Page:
So I went ahead and wrote my “la vida” Alice Cooper story for The Phoenix New Times and waited with baited breath for feedback from Amy. You know what? She said she loved it! She got it. She got me. She didn’t make me fit into a box of surface-level obvious Latino culture.
My story is from the angle of a teen chica who loved rock and roll and who loved to write! I hope you’ll take a few minutes to read it!
OK, part two of this post: Ernie Thorn!
Since we are on the topic of high school and boys, here’s another tale…We all have that one person who helps you turn a corner. Ernie Thorn was that person for me. Remember I mentioned I used to be afraid of boys for a long time after the fourth grade Chuck C. incident? Well, freshman year of high school came along and I met Ernie. THORN was the perfect name for him because he sure new how to prick at my nerves! He was a party guy, he used to flirt with all the girls who wore short skirts and rocked those slide-on Candies heels. YUCK! (I say YUCk cuz I WISH I could have worn outfits like that, lol!)
As much as he annoyed me, I wanted to hang out with him! He’d pick on me, but not in a mean way, but in a way that made my roll my eyes and come back with something (hopefully) deadpan and witty. During lunchtime he’d saunter across the campus, biting from the corner of a sandwich as he nodded at the different cliques to acknowledge them. Sometimes he’d stop by to chat with me and my friend, Dana, as we sat on the grass under a huge tree. Even though he loved to point out the grim realities of the world in a sarcastic-yet-comical way, his presence sure brightened up our lunch hour. We looked forward to teasing him before he teased us! I never knew what to expect and braced myself! He called out my insecurities, asked very direct questions, made rude (ok, hysterical) comments about my mouth full of metal, mocked my hamburger condiment choices, and the best part…made me laugh at myself.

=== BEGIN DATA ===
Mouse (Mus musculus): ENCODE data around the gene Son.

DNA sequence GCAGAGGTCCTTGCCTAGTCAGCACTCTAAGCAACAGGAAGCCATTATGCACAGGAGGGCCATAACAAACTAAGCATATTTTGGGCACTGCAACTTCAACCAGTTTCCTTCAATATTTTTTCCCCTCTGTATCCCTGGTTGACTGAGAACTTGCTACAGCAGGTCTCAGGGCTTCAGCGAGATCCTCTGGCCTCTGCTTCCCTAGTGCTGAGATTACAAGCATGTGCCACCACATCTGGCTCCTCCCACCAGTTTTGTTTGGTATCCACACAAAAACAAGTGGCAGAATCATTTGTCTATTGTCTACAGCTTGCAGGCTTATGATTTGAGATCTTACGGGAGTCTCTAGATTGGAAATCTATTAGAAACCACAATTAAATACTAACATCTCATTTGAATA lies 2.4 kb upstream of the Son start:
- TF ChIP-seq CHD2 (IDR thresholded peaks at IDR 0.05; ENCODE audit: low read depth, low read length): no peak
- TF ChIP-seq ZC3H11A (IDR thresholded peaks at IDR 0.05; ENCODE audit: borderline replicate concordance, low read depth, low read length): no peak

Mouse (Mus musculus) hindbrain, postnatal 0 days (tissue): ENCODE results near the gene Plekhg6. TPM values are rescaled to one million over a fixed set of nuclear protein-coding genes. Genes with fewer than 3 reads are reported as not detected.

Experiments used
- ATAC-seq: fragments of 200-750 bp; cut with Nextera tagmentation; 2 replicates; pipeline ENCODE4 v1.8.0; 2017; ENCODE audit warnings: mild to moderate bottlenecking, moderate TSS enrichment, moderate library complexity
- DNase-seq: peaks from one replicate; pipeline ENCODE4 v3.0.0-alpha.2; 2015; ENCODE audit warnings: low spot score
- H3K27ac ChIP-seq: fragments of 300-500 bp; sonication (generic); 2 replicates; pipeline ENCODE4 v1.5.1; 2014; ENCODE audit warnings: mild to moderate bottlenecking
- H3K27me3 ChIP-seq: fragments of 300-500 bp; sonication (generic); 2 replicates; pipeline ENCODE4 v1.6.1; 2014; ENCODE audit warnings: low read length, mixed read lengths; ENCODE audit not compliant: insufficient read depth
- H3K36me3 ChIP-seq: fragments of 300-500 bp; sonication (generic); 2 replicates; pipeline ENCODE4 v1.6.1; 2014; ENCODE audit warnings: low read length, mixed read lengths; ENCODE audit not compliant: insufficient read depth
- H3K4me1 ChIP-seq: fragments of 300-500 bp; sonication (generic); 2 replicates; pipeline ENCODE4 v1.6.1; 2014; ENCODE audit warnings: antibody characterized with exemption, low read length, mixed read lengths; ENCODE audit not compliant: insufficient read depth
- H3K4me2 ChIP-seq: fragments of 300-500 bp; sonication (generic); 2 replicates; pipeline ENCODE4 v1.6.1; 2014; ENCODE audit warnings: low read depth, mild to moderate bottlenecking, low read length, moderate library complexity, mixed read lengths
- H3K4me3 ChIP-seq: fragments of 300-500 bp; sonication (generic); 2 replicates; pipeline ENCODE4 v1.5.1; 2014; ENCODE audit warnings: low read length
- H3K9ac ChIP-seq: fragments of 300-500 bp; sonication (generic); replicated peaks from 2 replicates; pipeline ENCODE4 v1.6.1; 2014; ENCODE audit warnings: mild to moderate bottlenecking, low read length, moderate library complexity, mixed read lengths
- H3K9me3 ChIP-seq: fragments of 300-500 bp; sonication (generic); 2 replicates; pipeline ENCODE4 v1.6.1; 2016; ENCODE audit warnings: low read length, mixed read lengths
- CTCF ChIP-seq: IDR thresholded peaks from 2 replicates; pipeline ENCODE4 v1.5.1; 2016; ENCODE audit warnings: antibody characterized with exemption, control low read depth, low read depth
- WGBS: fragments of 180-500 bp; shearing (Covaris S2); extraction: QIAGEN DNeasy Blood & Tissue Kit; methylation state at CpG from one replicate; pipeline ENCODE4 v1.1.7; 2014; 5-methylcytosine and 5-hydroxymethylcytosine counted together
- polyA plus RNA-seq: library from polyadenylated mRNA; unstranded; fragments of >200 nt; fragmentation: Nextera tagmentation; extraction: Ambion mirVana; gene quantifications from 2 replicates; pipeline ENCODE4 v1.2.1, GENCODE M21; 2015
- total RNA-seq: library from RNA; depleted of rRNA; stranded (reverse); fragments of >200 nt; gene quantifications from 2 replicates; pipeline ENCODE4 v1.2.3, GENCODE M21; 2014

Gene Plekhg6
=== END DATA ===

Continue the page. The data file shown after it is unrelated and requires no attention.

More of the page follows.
Ernie Thorn helped me lighten up and celebrate my goofiness!
Our senior year, we both were on the yearbook staff and became much better friends! Ernie is entered in my teen journal as the first ‘friend who was a boy’ I ever had. And years later, when The Breakfast Club debuted, I’d swear the character of John Bender (played by Judd Nelson) was inspired by Ernie Thorn! Right down to the scowl and telling it like it is.
These days I’m friends with Ernie on Facebook and it breaks my heart to know that he has been battling cancer for the past few years. He is a FIGHTER and kicked its butt before, but now he just started chemo again. Even though I hardly talk to him anymore, he is always in my nightly prayers to live a long, happy life and to beat cancer! He is blessed with a supportive family & friends and amazing co-workers who are raising money for his treatments. He is so deserving of this! Please send good energy and prayers too! I’m going to paint a happy good energy healing coffee cup and mail it to him.
And this post about my high school days is dedicated to Mr. Ernie Thorn! Thanks for being my high school tormenter…and FRIEND! LOL!
And also to ALICE COOPER (I just tweeted to you, BTW)!